I’d like to apologize for the large number of links today, but when it comes to sensitive topics it’s best to be prepared.
The other day I quietly asked my co-workers where exactly Dr. Sun Yat-sen (or Sun Zhongshan in pinyin) was during the Xinhai revolution, when Imperial China was overthrown. The intern quickly replied “Nanjing” which was a good choice, since that is where his mausoleum is, and where Sun set up the Republican gov’t (his presidency lasted 3 months). My other co-worker guessed “Beijing” then switched to “Beiping”, the name used during the republican era, just in case it was a trick question. Their mouths fell open when I told them he was in the far away city of Denver, a fact that was conveniently left out of Chinese textbooks.
Every major news source in China, and even the Constitution of the People’s Republic of China, has referred to Sun as the leader of this revolution, which is half true. By the turn of the century there were dozens of organizations working to overthrow the Qing Dynasty. The actual uprising started when a bomb accidentally exploded, alerting the local authorities to the revolutionary activity in the area. The revolutionaries in Wuchang had no choice but to fight back, and in doing so, started a series of revolts. The Republic wouldn’t be established until January 1st, 1912, and the last emperor didn’t step down until February 12th that year.
Sun Yat-sen however was an incredibly important man in the overall movement, which included founding the influential Tongmenghui (also known as the United League). Sun had been trying since 1895 to overthrow the Qing dynasty, but after each of his seven failed attempts he was forced to flee the country. During his time abroad he raised funds from overseas Chinese in Malaysia, Singapore, the United States, and many European countries.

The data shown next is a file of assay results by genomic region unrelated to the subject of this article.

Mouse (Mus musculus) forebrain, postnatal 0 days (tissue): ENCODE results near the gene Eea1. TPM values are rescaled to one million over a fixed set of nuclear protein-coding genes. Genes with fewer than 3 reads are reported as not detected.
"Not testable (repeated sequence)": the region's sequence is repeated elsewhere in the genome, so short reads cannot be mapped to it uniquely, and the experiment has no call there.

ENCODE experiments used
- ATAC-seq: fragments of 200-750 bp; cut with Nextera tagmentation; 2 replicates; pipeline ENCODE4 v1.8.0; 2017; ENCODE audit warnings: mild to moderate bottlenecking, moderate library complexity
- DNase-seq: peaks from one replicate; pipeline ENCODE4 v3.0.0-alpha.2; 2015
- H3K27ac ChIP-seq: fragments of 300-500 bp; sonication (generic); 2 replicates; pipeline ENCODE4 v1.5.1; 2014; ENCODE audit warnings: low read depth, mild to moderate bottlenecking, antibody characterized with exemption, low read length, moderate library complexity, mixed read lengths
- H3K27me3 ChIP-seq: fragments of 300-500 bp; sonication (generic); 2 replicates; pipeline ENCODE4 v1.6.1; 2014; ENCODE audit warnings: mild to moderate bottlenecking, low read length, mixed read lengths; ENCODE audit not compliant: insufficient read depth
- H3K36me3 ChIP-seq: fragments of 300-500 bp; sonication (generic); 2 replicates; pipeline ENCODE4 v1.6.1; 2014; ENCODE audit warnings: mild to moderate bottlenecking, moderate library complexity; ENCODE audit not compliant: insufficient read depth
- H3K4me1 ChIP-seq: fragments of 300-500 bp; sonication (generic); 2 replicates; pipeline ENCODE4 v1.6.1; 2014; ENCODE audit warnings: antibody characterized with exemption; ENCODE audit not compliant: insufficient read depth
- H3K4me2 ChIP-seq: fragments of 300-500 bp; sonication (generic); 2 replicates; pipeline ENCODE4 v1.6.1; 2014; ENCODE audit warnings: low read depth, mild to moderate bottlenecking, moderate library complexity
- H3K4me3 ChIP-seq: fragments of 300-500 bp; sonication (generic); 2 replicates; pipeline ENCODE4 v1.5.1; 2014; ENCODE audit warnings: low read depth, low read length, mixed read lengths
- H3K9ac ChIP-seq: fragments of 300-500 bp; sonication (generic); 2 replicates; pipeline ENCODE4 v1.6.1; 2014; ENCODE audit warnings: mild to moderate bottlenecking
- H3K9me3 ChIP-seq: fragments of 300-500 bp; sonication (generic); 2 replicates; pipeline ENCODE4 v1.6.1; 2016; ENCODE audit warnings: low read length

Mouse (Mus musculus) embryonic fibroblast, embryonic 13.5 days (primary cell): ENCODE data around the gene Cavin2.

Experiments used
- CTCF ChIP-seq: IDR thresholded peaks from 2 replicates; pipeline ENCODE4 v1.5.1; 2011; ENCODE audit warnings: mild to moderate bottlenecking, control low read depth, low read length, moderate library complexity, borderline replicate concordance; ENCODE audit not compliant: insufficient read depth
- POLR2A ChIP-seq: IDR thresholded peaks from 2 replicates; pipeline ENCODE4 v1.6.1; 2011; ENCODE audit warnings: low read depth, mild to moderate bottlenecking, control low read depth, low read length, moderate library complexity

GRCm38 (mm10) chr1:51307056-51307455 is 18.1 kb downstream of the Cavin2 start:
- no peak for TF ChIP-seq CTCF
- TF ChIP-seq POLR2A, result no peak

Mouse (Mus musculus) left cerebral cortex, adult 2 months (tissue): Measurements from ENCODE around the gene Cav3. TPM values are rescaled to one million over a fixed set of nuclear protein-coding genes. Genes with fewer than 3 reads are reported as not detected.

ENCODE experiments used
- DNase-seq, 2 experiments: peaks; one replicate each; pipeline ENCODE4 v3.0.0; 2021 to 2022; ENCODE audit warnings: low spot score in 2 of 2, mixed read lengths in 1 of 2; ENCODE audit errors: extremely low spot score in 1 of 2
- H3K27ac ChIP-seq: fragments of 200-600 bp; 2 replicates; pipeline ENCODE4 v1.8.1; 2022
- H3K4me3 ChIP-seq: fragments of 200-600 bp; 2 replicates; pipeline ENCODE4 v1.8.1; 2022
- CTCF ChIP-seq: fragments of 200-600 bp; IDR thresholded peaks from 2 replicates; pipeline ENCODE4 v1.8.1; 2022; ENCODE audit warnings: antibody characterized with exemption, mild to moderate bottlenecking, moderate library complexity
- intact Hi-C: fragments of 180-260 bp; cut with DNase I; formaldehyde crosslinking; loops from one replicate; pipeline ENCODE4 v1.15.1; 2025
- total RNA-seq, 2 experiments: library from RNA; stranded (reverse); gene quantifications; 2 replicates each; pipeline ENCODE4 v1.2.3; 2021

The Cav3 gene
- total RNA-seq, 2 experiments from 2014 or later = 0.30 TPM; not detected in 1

In the run up to the 100th anniversary of the Xinhai Revolution, Beijing has been performing a spectacular tightrope walk. Officials have been told that it should be a grand affair, but must be careful not to upstage the celebration of the Party’s 90th anniversary. This is because even though Sun Yat-sen is seen by many Chinese as the father of modern China, his ideas do not fit the country’s current direction. Many of Sun’s goals have yet to be met by the Communist Party, who claim to be the true successors to his revolution (instead of those pesky Nationalists in Taiwan).
The top concern this year seems to be Sun’s call for democracy. Which the Party has met with two lines of attack, one being to simply leave this “lofty” goal out of discussions of his legacy, and secondly, and more insidiously, by claiming that China is already a democracy, as Hu Jintao did in his speech commemorating the date. Never mind the fact that China’s first successful independent candidate was placed under house arrest just a few days prior to the anniversary.